January is National Train Your Dog Month, so make sure you have some treats ready for helping your new puppy master some tricks! Having a new puppy is exciting, and training him or her is a great way to bond together. When you’re able to communicate with your dog, it’s one of the best feelings. While training your puppy can be fun, you’ll also need to exercise some discipline, especially during potty training. Today the vets at East Valley Animal Hospital are sharing some puppy training tips.
Three Essential Tips for Training Your New Puppy
Training a puppy can be joyful and stressful at the same time, but in the end, it’s always rewarding. The feeling of teaching a trick to your puppy and watching them perform it on command is a great feeling. Puppies also need to be housetrained and learn how to walk on a leash. Training a puppy can be difficult at times, so here are some expert tips to follow.
#1: Be Patient
Puppies can be very hyper, and easily get excited—they don’t have a very long attention span. It might take them some time to learn how to go potty outside, sit, shake, or walk on a leash. But if you’re patient and keep a positive attitude, you’ll eventually see your puppy make progress.
If you’re feeling stressed out or frustrated, your puppy might be feeling just as frustrated as you. Take a step back and take a moment to breathe. Practicing mindfulness can help, and in this situation, it means viewing training from your pup’s perspective.
#2 Have Fun
No matter how many obstacles you encounter while training your pup, always remember to have fun! Teaching your puppy good behavior is a great way to bond and communicate with them. By taking the time to train your puppy, you’ll be also able to observe and reward the progress they make.
If your puppy starts to seem uninterested, take a break and let them play for a bit. Taking time to play gives you both a chance to relax, setting you up for a fresh start when you get back to training.
#3 Practice Positive Reinforcement
Using positive reinforcement like treats to teach your puppy new skills guarantees a higher chance of success. Whether you’re potty training or teaching them how to recognize their name, after your puppy completes a task, show your appreciation by giving them a treat. It’s a scientifically proven fact that dogs are more willing to learn and able to learn better when they are rewarded. As you see your puppy performing tasks quicker, slowly wean them off the treats and replace it with a verbal reward such as “good dog.” Treats are great, but they should be used in moderation, especially as your puppy grows older.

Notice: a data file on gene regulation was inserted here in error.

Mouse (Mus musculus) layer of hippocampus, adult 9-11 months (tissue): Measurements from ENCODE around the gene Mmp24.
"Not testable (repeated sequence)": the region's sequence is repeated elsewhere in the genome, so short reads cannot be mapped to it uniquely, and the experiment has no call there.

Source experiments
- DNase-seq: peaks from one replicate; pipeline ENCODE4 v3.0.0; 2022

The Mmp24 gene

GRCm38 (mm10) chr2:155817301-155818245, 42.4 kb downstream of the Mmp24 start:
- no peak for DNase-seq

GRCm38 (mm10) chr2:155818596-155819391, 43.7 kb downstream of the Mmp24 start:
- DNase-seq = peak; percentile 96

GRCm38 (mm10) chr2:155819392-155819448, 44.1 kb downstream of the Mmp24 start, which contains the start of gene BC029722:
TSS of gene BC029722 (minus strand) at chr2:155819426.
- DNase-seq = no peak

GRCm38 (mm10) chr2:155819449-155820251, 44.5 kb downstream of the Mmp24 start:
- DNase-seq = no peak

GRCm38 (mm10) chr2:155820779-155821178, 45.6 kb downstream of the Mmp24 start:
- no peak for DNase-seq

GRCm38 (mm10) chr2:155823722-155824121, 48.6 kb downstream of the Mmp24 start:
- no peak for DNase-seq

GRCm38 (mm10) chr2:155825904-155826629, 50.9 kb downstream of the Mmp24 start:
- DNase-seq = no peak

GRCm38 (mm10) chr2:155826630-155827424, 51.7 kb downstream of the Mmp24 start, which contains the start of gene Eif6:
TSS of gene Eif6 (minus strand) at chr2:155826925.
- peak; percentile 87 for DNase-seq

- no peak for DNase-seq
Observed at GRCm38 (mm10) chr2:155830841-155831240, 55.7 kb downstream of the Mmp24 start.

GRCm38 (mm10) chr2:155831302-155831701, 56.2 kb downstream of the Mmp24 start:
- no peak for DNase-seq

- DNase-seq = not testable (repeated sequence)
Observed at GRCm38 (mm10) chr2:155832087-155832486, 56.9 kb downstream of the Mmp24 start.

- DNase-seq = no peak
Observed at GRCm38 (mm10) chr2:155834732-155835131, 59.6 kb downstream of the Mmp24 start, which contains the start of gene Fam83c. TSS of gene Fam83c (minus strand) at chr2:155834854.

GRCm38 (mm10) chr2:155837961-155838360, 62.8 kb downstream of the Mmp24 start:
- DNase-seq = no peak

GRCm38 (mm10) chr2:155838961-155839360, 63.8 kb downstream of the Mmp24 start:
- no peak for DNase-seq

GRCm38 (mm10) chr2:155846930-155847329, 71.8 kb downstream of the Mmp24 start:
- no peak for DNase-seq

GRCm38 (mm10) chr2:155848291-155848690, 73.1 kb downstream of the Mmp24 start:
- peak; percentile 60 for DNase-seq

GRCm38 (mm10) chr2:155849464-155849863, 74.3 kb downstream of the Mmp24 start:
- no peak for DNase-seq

Puppy Potty Training Tips
Potty training can be one of the most challenging aspects of training a new puppy, but it’s an essential skill your puppy will need. Most dogs can learn potty training when they are around 12 to 16 weeks old. On average, it takes most puppies 4-6 months to fully learn that they need to go outside to do their business.
During potty training, there are bound to be slip-ups and accidents, but don’t give up! When accidents happen, stay calm and speak softly. Dogs can sense when you are angry, and this can make them even more upset, setting back any progress you made in potty training.
When you start potty training, you have two options: you can either use a crate or use potty pads to help your puppy learn. Using a crate is an excellent way to potty train your pup because it gives them independence and helps them recognize the urge to use the bathroom. Since most dogs don’t go potty where they sleep, your puppy will whine or bark to be let out of their crate.
When you let your puppy out, give them positive feedback by using encouraging words. Then, you can either lead your puppy outside or direct them to use potty pads around the house. After they do their business, praise them and give them a treat so they know that they did a good job. Over time, your puppy will be able to use the bathroom on a regular basis and you can cut back on treats.
Need More Tips on Training Your Puppy?
If you have any questions or concerns regarding training your puppy, feel free to ask us at your puppy’s next visit. Give us a call at 480-568-2462 to schedule an appointment, or send us a message at firstname.lastname@example.org. Our vets and staff will be happy to help you and your dog bond with tips for learning essential life skills. And if you haven’t already, don’t forget to schedule your puppy’s next round of vaccinations—go here to register.
Photo by Ayla Verschueren on Unsplash